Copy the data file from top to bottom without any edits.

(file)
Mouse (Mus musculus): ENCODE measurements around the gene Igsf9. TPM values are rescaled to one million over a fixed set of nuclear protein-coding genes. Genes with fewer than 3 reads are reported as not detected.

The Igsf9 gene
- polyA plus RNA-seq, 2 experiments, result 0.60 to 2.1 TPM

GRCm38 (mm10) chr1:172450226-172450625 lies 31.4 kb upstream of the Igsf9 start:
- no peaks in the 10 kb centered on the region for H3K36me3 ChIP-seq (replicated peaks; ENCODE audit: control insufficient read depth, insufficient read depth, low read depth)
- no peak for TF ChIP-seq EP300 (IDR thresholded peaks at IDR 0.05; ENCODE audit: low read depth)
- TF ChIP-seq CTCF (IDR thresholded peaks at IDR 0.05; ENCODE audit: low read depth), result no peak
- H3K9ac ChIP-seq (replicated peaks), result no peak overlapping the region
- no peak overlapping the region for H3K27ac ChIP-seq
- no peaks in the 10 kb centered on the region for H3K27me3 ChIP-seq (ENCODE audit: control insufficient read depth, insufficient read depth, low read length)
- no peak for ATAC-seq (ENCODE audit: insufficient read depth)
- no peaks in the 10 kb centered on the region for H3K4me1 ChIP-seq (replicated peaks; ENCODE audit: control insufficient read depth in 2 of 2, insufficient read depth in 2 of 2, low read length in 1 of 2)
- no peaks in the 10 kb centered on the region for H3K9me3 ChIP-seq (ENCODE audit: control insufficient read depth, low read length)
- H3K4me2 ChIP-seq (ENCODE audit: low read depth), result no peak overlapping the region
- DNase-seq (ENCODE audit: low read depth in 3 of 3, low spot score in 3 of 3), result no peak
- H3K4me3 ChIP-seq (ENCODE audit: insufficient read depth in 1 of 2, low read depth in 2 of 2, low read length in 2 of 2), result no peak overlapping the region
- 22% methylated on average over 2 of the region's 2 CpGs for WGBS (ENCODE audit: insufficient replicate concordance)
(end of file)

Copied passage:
Mouse (Mus musculus): ENCODE measurements around the gene Igsf9. TPM values are rescaled to one million over a fixed set of nuclear protein-coding genes. Genes with fewer than 3 reads are reported as not detected.

The Igsf9 gene
- polyA plus RNA-seq, 2 experiments, result 0.60 to 2.1 TPM

GRCm38 (mm10) chr1:172450226-172450625 lies 31.4 kb upstream of the Igsf9 start:
- no peaks in the 10 kb centered on the region for H3K36me3 ChIP-seq (replicated peaks; ENCODE audit: control insufficient read depth, insufficient read depth, low read depth)
- no peak for TF ChIP-seq EP300 (IDR thresholded peaks at IDR 0.05; ENCODE audit: low read depth)
- TF ChIP-seq CTCF (IDR thresholded peaks at IDR 0.05; ENCODE audit: low read depth), result no peak
- H3K9ac ChIP-seq (replicated peaks), result no peak overlapping the region
- no peak overlapping the region for H3K27ac ChIP-seq
- no peaks in the 10 kb centered on the region for H3K27me3 ChIP-seq (ENCODE audit: control insufficient read depth, insufficient read depth, low read length)
- no peak for ATAC-seq (ENCODE audit: insufficient read depth)
- no peaks in the 10 kb centered on the region for H3K4me1 ChIP-seq (replicated peaks; ENCODE audit: control insufficient read depth in 2 of 2, insufficient read depth in 2 of 2, low read length in 1 of 2)
- no peaks in the 10 kb centered on the region for H3K9me3 ChIP-seq (ENCODE audit: control insufficient read depth, low read length)
- H3K4me2 ChIP-seq (ENCODE audit: low read depth), result no peak overlapping the region
- DNase-seq (ENCODE audit: low read depth in 3 of 3, low spot score in 3 of 3), result no peak
- H3K4me3 ChIP-seq (ENCODE audit: insufficient read depth in 1 of 2, low read depth in 2 of 2, low read length in 2 of 2), result no peak overlapping the region
- 22% methylated on average over 2 of the region's 2 CpGs for WGBS (ENCODE audit: insufficient replicate concordance)